“Prosecutors are acting in a way that tends towards disqualifying complaints, obstructing procedures and even showing a lack of interest in the process, hindering the clarification of facts by judicial authorities,” the organisation said in a statement.
It accused prosecutors of “not fulfilling their role of driving investigations.”
It cited as an example attempts by prosecutors to use alleged violence by voters against security forces as a reason to “dismiss judicial investigations” into reported police violence.
Amnesty also called on the Spanish government to prohibit the use of rubber bullets after one man in Barcelona lost an eye after being hit by one on the day of the referendum on October 1st.
“Rubber bullets that are being used in Spain should be banned for being highly imprecise,” said Esteban Beltran, head of Amnesty Spain.
— Catalan News (@catalannews) May 10, 2018
He added that they were used in Spain to disperse crowds, while international norms dictate they should not be used for that reason.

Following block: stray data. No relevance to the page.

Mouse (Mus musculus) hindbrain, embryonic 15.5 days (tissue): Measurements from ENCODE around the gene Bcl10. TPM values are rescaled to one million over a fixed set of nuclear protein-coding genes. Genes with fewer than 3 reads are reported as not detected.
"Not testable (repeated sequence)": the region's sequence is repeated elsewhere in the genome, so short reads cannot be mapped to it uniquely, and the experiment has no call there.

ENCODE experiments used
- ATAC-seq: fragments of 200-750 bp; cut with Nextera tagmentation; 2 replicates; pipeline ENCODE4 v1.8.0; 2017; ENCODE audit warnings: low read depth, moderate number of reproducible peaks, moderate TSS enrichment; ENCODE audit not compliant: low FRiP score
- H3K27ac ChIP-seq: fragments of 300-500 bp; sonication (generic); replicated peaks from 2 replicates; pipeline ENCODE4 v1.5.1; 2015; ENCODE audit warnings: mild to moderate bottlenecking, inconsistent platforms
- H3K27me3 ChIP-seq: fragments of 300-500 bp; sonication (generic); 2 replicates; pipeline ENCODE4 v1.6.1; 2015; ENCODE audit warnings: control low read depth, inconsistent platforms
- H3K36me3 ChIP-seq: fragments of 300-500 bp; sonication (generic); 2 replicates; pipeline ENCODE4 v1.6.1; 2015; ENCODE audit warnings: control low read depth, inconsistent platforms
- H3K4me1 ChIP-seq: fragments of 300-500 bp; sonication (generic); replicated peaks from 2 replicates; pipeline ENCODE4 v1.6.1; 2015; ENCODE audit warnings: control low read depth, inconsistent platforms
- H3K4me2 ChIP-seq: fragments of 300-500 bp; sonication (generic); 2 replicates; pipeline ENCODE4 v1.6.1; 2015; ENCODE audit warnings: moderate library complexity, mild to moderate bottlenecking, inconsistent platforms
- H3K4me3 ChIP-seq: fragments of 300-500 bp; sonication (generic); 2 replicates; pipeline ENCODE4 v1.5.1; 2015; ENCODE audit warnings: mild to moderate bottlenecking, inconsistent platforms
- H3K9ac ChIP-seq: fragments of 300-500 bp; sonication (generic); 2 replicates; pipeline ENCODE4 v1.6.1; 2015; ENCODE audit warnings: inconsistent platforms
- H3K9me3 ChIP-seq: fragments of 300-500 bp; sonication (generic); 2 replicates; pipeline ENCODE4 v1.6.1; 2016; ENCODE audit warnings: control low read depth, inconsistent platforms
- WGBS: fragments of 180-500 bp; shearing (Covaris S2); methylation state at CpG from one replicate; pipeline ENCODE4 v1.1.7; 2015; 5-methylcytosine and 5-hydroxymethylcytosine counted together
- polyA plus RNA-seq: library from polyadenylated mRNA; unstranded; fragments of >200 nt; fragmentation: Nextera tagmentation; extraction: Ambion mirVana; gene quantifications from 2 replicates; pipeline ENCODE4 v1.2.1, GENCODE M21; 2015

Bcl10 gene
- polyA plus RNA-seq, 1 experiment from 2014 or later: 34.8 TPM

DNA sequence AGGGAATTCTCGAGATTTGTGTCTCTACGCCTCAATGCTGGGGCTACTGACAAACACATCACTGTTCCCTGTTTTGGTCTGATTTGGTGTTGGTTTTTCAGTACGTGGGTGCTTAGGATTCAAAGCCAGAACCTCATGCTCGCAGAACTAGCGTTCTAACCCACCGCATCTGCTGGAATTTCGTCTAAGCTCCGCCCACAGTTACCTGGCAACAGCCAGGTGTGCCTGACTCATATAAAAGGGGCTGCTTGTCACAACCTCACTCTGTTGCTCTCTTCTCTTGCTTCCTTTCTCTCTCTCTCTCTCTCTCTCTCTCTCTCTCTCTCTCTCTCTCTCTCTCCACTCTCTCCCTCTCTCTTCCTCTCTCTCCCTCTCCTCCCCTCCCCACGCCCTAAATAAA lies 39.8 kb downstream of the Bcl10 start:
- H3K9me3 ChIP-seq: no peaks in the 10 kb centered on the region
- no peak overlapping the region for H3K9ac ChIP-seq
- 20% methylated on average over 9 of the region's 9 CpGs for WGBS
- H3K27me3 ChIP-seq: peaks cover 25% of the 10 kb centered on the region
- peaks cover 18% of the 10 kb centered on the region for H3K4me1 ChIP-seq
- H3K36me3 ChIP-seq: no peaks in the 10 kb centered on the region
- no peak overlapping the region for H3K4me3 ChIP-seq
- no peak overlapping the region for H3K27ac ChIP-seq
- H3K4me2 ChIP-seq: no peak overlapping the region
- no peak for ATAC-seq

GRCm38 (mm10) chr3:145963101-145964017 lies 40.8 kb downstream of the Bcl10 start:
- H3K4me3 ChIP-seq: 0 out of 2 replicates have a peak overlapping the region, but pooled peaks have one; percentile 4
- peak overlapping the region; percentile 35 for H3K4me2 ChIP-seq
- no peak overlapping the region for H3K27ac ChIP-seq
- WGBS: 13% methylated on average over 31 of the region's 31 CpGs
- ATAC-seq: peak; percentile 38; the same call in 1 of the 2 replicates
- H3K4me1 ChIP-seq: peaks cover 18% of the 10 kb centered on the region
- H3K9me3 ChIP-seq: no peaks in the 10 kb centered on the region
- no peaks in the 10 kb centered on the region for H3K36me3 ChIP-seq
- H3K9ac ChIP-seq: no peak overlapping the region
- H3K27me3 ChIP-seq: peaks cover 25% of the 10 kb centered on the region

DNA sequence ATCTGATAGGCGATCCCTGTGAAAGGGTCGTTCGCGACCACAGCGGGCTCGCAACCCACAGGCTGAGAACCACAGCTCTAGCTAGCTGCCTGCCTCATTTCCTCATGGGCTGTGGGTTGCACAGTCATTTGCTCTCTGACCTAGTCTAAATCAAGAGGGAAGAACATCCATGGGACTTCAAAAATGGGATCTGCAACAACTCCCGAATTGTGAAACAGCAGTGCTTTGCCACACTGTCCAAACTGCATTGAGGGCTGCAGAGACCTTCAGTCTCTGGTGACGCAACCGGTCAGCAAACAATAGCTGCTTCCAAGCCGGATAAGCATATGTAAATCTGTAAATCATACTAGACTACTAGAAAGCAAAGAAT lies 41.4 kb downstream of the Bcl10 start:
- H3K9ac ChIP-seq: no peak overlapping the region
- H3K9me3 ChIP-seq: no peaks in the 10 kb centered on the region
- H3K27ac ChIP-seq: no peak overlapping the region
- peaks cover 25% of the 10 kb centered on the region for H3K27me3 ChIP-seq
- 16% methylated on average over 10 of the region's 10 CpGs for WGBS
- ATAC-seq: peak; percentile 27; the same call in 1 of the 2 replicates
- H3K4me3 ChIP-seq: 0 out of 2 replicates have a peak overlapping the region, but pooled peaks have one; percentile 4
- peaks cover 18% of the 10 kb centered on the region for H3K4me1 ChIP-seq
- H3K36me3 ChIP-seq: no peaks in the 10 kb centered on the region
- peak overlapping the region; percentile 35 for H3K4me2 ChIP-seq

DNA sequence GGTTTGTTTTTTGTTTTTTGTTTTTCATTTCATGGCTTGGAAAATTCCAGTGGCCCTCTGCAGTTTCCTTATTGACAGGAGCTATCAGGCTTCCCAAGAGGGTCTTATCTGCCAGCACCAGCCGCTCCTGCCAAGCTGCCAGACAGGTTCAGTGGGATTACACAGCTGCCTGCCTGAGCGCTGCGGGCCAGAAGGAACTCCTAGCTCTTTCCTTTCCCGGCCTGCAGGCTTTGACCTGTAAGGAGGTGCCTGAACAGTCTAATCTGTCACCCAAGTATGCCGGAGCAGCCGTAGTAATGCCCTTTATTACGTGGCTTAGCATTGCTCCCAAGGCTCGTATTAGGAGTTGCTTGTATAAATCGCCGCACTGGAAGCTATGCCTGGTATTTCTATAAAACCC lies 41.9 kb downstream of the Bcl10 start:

Neither the prosecutors' office in Madrid nor the interior ministry immediately responded to requests for comments.
Images of alleged police violence were beamed around the world after the referendum, which Catalan separatist authorities claim saw 90 percent of those who voted support a split from Spain.
At least 92 people were injured and hundreds required medical assistance.
But several hundred complaints for police violence were filed before eight Catalan courts. Amnesty lists 457 of them before just two tribunals.
The interior ministry, meanwhile, said close to 100 agents were also hurt.
Human Rights Watch has also accused police of using “excessive force.”
It said police charged protesters without warning and used batons and shields to hit them on their heads, arms, legs and torsos in Girona, while in the villages of Aiguaviva and Fonollosa police used batons and threw people to the ground.